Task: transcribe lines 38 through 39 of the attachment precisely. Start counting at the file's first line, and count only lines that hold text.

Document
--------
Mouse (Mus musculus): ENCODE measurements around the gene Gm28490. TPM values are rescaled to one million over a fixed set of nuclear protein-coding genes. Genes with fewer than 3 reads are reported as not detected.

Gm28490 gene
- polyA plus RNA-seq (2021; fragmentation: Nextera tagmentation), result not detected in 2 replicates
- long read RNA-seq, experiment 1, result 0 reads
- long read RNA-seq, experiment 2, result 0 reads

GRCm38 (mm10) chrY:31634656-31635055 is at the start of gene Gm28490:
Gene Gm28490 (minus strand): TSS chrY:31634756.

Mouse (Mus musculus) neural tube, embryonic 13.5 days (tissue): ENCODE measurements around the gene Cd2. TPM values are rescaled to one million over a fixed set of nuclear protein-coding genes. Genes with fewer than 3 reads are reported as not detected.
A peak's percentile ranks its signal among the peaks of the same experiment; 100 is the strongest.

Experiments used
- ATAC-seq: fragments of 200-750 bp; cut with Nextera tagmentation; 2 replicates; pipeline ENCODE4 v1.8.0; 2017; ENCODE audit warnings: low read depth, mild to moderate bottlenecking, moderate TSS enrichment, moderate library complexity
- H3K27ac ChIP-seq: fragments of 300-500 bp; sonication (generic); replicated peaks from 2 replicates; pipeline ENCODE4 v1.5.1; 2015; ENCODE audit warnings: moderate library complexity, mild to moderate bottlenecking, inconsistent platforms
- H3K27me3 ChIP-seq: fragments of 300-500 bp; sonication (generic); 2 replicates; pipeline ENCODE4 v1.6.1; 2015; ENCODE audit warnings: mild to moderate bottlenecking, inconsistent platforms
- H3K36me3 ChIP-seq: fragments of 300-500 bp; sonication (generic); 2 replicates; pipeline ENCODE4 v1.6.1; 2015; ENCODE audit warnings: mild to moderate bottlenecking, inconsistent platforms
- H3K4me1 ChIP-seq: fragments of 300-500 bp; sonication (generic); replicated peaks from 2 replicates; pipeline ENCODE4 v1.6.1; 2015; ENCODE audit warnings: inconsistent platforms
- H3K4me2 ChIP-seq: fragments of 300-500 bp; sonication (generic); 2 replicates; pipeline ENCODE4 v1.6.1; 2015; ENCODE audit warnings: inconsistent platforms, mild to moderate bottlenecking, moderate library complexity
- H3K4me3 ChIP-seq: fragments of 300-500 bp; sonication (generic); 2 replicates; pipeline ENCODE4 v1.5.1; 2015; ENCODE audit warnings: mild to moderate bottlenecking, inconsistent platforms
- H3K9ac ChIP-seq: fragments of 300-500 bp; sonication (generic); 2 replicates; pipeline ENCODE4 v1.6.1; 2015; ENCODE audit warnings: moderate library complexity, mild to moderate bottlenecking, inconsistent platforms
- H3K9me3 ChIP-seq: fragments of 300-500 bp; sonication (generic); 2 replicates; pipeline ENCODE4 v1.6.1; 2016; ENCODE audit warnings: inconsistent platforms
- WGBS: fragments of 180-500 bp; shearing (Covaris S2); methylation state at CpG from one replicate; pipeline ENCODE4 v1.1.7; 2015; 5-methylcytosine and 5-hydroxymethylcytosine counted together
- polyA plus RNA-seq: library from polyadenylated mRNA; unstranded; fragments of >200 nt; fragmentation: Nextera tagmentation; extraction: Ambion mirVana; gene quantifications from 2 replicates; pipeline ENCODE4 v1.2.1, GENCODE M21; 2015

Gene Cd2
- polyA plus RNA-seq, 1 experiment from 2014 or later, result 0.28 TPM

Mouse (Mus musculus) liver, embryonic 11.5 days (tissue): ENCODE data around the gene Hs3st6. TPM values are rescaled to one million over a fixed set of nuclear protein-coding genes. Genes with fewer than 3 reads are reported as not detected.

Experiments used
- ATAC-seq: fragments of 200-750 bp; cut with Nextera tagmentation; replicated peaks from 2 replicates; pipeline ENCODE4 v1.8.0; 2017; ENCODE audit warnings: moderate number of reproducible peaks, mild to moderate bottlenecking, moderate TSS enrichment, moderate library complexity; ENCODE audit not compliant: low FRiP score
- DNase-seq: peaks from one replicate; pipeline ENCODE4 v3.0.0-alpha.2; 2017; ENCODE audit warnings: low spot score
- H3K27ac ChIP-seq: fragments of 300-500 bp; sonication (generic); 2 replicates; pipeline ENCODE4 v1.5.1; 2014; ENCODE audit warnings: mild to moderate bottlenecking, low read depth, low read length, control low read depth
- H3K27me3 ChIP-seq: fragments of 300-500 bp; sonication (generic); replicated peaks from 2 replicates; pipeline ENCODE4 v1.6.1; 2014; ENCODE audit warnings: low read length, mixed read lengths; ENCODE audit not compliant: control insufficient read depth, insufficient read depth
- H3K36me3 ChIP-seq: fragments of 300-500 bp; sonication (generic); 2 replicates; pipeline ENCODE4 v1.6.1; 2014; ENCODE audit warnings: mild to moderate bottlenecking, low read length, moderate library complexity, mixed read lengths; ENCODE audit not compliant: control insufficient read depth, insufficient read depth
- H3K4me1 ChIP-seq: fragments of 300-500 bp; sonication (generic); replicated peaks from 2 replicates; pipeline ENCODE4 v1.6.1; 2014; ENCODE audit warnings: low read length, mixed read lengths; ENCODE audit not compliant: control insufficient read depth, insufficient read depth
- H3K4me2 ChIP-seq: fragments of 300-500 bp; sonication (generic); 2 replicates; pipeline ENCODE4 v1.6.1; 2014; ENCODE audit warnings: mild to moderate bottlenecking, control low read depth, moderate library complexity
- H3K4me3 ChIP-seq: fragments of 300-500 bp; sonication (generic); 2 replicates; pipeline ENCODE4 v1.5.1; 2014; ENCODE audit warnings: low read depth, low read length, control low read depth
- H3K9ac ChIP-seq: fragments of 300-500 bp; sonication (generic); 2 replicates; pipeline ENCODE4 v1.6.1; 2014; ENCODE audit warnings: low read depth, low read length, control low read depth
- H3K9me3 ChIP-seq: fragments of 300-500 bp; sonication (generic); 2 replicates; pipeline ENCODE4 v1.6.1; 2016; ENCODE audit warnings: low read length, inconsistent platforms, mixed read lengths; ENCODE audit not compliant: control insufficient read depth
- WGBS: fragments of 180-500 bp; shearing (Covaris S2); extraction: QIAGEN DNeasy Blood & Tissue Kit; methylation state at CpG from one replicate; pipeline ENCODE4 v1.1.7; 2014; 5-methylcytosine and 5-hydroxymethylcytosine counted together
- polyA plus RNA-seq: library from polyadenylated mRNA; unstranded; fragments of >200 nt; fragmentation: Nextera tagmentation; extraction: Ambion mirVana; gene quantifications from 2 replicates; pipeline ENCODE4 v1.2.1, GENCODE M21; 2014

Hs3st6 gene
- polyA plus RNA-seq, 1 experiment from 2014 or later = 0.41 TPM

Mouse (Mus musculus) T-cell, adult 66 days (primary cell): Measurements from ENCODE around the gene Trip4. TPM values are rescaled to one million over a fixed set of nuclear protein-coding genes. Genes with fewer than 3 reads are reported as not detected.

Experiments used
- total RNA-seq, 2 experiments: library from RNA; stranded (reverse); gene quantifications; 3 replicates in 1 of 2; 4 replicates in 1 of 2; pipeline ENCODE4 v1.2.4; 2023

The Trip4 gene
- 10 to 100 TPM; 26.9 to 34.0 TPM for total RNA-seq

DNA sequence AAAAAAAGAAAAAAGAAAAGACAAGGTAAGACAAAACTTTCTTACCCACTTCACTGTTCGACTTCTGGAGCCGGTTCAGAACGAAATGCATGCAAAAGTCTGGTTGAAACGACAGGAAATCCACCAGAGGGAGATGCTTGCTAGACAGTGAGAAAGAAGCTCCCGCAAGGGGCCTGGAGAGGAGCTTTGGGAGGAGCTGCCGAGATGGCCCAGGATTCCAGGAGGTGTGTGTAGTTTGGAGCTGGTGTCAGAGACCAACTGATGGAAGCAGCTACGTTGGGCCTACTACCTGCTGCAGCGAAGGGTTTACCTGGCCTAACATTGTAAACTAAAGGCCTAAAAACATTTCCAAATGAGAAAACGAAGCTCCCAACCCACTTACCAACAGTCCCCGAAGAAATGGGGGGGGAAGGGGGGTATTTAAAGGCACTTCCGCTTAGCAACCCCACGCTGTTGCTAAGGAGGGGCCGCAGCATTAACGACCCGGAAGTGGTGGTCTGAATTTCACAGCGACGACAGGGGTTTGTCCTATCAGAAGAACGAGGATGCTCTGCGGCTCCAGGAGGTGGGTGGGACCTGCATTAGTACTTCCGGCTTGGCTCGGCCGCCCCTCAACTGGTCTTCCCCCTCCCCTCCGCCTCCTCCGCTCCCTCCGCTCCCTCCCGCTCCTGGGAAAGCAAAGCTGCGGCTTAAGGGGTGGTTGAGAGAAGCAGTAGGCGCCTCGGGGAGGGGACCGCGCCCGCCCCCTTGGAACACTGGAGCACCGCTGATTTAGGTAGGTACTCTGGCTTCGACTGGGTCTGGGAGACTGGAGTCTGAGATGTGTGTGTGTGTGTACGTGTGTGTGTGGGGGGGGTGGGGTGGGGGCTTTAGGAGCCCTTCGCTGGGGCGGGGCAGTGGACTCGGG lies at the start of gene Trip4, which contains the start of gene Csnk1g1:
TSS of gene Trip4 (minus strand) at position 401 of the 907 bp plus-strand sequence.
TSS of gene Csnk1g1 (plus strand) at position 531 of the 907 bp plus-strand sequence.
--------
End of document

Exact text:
Hs3st6 gene
- polyA plus RNA-seq, 1 experiment from 2014 or later = 0.41 TPM